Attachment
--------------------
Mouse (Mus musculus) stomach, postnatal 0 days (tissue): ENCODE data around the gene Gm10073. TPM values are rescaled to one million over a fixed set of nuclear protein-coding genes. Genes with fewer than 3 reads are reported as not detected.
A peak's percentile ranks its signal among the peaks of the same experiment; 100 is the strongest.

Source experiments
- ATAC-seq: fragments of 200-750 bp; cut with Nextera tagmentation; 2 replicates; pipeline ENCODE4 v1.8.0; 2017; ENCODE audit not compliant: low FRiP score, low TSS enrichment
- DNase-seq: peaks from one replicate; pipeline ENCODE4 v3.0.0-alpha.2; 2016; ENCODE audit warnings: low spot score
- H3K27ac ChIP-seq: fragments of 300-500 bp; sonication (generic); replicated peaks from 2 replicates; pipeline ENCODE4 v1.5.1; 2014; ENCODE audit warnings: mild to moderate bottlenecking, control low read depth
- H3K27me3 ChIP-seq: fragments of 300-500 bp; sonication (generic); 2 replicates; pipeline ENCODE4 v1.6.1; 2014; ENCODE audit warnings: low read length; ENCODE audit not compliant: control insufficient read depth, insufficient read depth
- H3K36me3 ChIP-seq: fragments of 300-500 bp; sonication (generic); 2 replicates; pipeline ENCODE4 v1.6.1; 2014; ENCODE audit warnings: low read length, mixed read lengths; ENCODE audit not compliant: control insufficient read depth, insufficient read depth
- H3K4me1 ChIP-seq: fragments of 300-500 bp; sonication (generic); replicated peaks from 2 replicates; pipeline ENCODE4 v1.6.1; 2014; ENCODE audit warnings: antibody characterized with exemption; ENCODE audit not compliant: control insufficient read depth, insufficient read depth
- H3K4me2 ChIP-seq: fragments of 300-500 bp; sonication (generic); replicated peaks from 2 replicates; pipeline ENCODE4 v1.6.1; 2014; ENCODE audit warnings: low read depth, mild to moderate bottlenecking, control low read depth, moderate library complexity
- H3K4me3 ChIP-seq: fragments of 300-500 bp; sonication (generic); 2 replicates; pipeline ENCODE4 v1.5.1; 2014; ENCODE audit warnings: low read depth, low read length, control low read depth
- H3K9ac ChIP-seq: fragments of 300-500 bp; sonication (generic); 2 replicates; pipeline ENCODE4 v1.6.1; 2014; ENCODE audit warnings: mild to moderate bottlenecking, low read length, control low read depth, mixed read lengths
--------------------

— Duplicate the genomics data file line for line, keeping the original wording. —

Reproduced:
Mouse (Mus musculus) stomach, postnatal 0 days (tissue): ENCODE data around the gene Gm10073. TPM values are rescaled to one million over a fixed set of nuclear protein-coding genes. Genes with fewer than 3 reads are reported as not detected.
A peak's percentile ranks its signal among the peaks of the same experiment; 100 is the strongest.

Source experiments
- ATAC-seq: fragments of 200-750 bp; cut with Nextera tagmentation; 2 replicates; pipeline ENCODE4 v1.8.0; 2017; ENCODE audit not compliant: low FRiP score, low TSS enrichment
- DNase-seq: peaks from one replicate; pipeline ENCODE4 v3.0.0-alpha.2; 2016; ENCODE audit warnings: low spot score
- H3K27ac ChIP-seq: fragments of 300-500 bp; sonication (generic); replicated peaks from 2 replicates; pipeline ENCODE4 v1.5.1; 2014; ENCODE audit warnings: mild to moderate bottlenecking, control low read depth
- H3K27me3 ChIP-seq: fragments of 300-500 bp; sonication (generic); 2 replicates; pipeline ENCODE4 v1.6.1; 2014; ENCODE audit warnings: low read length; ENCODE audit not compliant: control insufficient read depth, insufficient read depth
- H3K36me3 ChIP-seq: fragments of 300-500 bp; sonication (generic); 2 replicates; pipeline ENCODE4 v1.6.1; 2014; ENCODE audit warnings: low read length, mixed read lengths; ENCODE audit not compliant: control insufficient read depth, insufficient read depth
- H3K4me1 ChIP-seq: fragments of 300-500 bp; sonication (generic); replicated peaks from 2 replicates; pipeline ENCODE4 v1.6.1; 2014; ENCODE audit warnings: antibody characterized with exemption; ENCODE audit not compliant: control insufficient read depth, insufficient read depth
- H3K4me2 ChIP-seq: fragments of 300-500 bp; sonication (generic); replicated peaks from 2 replicates; pipeline ENCODE4 v1.6.1; 2014; ENCODE audit warnings: low read depth, mild to moderate bottlenecking, control low read depth, moderate library complexity
- H3K4me3 ChIP-seq: fragments of 300-500 bp; sonication (generic); 2 replicates; pipeline ENCODE4 v1.5.1; 2014; ENCODE audit warnings: low read depth, low read length, control low read depth
- H3K9ac ChIP-seq: fragments of 300-500 bp; sonication (generic); 2 replicates; pipeline ENCODE4 v1.6.1; 2014; ENCODE audit warnings: mild to moderate bottlenecking, low read length, control low read depth, mixed read lengths